This is the same DTS-HD MA 5.1 track included on previous Blu-ray releases, a track that was originally mono in its 1976 theatrical release, remixed in stereo in 1995 after locating the original 4-track stereo recordings of Bernard Herrmann’s score, and then remixed again in 5.1 for the 35th Anniversary release in 2011. This is a front-heavy presentation (due to its mono roots), with dialogue emanating mostly from the center channel, with Bernard Herrmann’s score spread across the front soundstage and extended to the surrounds. Dialogue is clear and understandable throughout.

Special Features: 5/5

Sony has included all of the special features from the 40th Anniversary Blu-ray release in 2016, moving all of the content from the bonus disc to the UHD disc or this release. Unfortunately, the audio commentaries are only accessible on the Blu-ray edition.

UHD Disc:
Making “Taxi Driver” (upscaled 1080p; 70:55)

Intro to Storyboards by Martin Scorsese (1080p; 4:32)

Storyboard to Film Comparison (1080p; 8:21)

Photo Galleries (1080p; 9:27)

**NEW** 20th Anniversary Re-Release Trailer (1080p; 1:28)

Blu-ray Disc:
Original 1986 Criterion Collection Audio Commentary with Director Martin Scorsese and Writer Paul Schrader

Audio Commentary with Professor Robert Kolker

Audio Commentary with Writer Paul Schrader

Tribeca Film Festival 40th Anniversary Q&A (1080p; 41:56)

Producing “Taxi Driver” (1080i; 9:53)

God’s Lonely Man (1080i; 21:42)

Influence and Appreciation: A Martin Scorsese Tribute (1080i; 18:30)

Taxi Driver Stories (1080i; 22:22)

Martin Scorsese on “Taxi Driver” (1080i; 16:54)

Travis’ New York (1080i; 6:15)

Travis’ New York Locations (1080i; 4:45)

Theatrical Trailer (1080p; 3:10)

Digital Copy: An insert contains a code to redeem a digital copy on Movies Anywhere. At the time of this review, my code redeemed on Movies Anywhere, Vudu, and Prime Video in 4K (no HDR) with Dolby Digital 5.1 audio; Apple TV/iTunes in 4K with HDR10/Dolby Vision and Dolby 5.1 audio.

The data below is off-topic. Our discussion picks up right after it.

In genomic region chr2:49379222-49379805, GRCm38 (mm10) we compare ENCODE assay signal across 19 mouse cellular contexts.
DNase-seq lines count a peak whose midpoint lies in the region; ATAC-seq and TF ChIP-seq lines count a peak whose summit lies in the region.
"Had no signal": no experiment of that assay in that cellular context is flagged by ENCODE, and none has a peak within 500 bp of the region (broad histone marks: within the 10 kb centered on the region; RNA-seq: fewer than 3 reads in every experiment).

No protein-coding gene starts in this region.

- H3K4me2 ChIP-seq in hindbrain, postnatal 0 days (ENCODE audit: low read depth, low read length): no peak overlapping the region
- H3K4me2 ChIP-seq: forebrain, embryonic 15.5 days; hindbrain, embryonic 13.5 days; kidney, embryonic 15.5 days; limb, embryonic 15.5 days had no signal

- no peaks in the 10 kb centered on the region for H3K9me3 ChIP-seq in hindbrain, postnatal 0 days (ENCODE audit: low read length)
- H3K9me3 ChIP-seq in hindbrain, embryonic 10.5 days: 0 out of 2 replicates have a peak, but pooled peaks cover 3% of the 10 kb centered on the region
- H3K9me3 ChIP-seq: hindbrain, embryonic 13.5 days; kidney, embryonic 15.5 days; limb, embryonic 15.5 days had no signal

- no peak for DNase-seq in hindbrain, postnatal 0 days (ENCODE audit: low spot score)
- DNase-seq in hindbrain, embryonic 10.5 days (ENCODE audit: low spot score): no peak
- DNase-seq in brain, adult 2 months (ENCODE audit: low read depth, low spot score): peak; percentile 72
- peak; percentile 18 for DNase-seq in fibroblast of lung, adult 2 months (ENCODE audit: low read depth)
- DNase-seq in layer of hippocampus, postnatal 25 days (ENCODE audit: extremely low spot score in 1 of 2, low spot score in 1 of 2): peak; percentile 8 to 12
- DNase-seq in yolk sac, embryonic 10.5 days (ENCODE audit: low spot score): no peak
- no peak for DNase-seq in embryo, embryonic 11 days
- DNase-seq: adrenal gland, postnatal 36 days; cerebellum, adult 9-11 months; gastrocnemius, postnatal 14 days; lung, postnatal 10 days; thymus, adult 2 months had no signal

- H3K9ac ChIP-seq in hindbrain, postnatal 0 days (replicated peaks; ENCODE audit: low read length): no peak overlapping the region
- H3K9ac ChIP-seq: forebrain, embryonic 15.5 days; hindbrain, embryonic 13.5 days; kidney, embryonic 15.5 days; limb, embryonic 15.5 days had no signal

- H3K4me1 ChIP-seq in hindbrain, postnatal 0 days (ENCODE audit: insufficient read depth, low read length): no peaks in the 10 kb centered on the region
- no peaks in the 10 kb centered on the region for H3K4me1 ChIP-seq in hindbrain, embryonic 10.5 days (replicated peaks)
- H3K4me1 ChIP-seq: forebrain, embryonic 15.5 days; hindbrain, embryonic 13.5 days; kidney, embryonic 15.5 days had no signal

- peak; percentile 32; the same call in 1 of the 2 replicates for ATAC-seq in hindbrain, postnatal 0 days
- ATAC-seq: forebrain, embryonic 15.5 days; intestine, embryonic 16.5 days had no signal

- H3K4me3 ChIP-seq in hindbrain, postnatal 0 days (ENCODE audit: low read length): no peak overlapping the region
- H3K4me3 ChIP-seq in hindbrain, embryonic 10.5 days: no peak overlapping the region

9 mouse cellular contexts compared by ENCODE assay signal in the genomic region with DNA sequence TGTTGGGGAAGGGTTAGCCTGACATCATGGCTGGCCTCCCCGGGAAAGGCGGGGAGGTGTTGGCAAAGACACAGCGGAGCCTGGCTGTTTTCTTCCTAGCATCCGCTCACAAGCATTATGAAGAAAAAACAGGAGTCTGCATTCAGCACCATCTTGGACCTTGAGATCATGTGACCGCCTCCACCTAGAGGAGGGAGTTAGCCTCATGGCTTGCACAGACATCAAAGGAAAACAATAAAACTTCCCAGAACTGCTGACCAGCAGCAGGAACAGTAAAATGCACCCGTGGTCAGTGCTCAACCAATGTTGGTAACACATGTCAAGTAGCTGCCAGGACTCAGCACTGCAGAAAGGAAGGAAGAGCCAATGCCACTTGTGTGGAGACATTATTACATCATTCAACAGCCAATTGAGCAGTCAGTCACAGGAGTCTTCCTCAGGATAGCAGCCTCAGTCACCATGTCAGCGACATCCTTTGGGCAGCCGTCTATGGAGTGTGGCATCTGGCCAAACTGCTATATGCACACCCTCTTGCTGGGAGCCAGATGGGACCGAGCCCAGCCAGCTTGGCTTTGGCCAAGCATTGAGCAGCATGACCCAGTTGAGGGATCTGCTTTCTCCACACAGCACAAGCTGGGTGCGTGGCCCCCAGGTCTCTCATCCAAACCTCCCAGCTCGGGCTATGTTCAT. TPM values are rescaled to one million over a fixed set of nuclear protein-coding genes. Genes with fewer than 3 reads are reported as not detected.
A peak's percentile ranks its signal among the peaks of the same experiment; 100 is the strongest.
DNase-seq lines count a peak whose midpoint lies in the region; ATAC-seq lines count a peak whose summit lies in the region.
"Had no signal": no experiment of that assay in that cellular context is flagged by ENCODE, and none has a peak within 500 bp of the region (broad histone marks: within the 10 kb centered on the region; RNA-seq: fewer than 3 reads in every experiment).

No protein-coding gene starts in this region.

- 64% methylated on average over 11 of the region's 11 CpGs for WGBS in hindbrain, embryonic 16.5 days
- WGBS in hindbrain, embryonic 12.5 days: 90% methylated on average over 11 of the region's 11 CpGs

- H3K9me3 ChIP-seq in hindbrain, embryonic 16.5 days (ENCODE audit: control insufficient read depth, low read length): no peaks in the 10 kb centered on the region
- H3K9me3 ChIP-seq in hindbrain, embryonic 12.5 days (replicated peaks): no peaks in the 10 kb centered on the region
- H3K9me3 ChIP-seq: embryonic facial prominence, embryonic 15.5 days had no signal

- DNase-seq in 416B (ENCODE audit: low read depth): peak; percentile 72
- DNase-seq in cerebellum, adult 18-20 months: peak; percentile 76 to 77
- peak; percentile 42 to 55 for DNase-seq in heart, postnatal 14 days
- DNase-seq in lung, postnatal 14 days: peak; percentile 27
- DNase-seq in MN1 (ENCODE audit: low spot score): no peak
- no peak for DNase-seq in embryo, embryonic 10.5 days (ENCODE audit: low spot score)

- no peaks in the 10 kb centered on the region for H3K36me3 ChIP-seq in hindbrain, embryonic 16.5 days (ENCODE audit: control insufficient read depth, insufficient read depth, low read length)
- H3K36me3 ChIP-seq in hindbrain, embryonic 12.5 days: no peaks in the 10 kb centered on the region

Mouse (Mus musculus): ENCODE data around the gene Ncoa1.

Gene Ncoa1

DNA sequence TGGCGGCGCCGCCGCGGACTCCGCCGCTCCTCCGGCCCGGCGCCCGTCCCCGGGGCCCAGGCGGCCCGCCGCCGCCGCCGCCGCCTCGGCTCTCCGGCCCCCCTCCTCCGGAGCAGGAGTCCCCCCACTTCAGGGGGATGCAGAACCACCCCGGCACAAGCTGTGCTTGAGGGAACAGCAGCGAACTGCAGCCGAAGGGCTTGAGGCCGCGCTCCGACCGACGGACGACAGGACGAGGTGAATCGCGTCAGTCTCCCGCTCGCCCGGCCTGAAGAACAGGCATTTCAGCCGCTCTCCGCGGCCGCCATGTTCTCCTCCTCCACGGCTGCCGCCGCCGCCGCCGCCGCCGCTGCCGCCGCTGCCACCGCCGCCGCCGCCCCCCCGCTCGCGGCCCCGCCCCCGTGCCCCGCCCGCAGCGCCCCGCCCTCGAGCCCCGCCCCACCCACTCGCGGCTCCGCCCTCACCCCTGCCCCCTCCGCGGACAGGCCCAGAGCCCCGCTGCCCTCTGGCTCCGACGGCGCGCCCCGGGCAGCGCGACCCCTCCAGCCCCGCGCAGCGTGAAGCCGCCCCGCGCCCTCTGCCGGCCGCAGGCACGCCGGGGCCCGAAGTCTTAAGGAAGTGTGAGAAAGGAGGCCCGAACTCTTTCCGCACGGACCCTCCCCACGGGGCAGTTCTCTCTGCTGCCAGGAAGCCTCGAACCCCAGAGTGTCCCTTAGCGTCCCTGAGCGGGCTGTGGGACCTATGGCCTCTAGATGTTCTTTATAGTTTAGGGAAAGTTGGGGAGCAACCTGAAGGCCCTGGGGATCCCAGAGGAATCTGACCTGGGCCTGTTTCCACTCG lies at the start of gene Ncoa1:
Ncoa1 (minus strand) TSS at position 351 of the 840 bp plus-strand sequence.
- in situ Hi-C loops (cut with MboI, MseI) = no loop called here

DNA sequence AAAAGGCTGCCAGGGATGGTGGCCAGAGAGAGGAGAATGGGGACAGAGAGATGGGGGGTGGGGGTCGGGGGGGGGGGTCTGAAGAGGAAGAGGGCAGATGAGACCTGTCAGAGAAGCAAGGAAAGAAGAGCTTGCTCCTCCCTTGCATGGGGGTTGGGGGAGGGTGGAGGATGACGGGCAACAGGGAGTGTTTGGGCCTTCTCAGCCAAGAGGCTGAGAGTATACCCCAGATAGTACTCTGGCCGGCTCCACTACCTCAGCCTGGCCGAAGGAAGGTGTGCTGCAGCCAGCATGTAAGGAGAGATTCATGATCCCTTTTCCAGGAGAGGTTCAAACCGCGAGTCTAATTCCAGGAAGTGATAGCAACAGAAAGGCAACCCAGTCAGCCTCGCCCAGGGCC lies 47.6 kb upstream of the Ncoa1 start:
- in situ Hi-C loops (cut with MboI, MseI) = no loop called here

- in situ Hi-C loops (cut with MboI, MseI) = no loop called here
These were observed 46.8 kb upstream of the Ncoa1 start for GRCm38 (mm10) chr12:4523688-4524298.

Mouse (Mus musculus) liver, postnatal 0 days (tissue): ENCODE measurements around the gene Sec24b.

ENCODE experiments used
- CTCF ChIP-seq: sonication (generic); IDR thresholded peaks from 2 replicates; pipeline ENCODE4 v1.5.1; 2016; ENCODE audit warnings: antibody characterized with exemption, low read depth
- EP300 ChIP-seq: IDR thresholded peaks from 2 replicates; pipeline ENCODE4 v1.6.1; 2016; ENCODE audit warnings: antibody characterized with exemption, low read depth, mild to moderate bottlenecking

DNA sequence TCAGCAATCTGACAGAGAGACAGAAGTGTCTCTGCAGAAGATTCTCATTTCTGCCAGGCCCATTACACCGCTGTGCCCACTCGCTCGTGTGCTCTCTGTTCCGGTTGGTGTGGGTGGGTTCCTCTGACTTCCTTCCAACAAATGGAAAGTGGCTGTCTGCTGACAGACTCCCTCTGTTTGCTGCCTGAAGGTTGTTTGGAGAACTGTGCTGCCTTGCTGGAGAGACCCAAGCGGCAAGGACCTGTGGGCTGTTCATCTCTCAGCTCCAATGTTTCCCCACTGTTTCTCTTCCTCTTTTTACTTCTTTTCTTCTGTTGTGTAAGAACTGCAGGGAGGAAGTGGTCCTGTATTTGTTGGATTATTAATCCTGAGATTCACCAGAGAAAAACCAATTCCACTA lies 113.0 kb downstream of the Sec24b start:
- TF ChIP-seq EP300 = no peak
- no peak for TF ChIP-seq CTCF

Overall: 5/5

Although available digitally in 4K for a few years, the use of HDR takes Taxi Driver up another notch in visual perfection in its first release on UHD physical media.

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Published by

Todd Erwin

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noel aguirre

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Joined
Nov 28, 2011
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Location
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Real Name
noel
The neon and car lights of 1970’s NYC should look amayzing with that HDR added- not like film itself mind you but amayzing. :rolleyes:
So much for 1970’s grittiness/ realness. I will watch w bated breath.
 

roxy1927

Screenwriter
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Jul 10, 2018
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vincent parisi
I don't remember movies at this point in time popping.
This is where I spent my teen years, Times Square in this era, so it is practically home movies for me. I wasn't totally happy. I would have liked to have known the deuce and midtown in earlier incarnations but compared to what it is now it was the Elysian Fields.
I saw lots of prostitutes and pimps but never one as young as Foster.